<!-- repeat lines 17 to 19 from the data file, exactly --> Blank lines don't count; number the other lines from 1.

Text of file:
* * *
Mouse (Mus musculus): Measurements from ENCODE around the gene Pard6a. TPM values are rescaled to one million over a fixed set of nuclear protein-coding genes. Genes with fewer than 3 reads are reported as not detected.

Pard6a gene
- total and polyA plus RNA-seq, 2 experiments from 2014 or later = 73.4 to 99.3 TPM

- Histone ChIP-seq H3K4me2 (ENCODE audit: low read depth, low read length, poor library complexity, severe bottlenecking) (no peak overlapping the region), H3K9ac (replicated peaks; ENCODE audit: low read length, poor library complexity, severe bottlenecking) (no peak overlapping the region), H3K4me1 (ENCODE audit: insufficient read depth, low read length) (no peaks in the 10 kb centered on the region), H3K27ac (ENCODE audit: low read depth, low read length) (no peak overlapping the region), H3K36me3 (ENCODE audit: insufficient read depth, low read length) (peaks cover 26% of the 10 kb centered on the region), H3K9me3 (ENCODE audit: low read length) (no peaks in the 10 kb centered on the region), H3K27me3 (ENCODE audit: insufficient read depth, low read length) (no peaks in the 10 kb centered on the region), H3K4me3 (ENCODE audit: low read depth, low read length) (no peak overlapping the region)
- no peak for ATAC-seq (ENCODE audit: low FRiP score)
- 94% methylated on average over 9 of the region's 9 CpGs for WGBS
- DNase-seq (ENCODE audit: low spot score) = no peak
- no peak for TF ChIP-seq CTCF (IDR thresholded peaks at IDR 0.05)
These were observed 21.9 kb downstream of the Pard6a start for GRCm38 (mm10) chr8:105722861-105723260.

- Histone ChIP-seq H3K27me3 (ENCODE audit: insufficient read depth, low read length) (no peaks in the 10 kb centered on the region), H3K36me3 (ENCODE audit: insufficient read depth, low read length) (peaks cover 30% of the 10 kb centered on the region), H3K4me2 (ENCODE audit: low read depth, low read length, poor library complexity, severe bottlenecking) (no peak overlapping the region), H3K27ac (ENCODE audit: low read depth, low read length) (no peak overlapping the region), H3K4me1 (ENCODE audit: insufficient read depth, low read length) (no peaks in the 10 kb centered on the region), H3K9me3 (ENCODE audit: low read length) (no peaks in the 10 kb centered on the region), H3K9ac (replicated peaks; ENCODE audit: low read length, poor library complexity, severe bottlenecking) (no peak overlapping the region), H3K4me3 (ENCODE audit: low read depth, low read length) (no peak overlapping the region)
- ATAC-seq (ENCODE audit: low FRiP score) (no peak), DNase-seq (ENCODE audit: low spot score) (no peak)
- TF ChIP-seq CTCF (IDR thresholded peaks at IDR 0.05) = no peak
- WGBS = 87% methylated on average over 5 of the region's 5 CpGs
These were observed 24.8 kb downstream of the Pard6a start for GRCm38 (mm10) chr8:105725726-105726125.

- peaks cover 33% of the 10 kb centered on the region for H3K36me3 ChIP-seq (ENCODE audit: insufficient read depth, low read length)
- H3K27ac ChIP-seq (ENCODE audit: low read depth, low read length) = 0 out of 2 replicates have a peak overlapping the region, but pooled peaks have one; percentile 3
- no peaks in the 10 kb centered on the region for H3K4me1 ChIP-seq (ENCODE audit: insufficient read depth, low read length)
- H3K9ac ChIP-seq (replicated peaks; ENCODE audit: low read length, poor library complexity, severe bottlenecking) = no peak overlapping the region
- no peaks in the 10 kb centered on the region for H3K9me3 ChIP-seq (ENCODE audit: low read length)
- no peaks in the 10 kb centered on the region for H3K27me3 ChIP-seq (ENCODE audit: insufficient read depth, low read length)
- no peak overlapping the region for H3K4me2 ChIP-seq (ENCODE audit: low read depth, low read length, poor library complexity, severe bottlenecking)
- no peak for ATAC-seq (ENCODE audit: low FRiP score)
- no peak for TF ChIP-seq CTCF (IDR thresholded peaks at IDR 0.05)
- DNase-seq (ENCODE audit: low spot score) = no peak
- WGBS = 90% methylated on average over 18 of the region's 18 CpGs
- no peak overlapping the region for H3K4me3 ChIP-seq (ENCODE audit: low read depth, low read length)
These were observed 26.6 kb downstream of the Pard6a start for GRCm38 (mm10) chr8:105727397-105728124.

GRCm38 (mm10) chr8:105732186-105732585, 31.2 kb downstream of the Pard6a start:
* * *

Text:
- no peaks in the 10 kb centered on the region for H3K4me1 ChIP-seq (ENCODE audit: insufficient read depth, low read length)
- H3K9ac ChIP-seq (replicated peaks; ENCODE audit: low read length, poor library complexity, severe bottlenecking) = no peak overlapping the region
- no peaks in the 10 kb centered on the region for H3K9me3 ChIP-seq (ENCODE audit: low read length)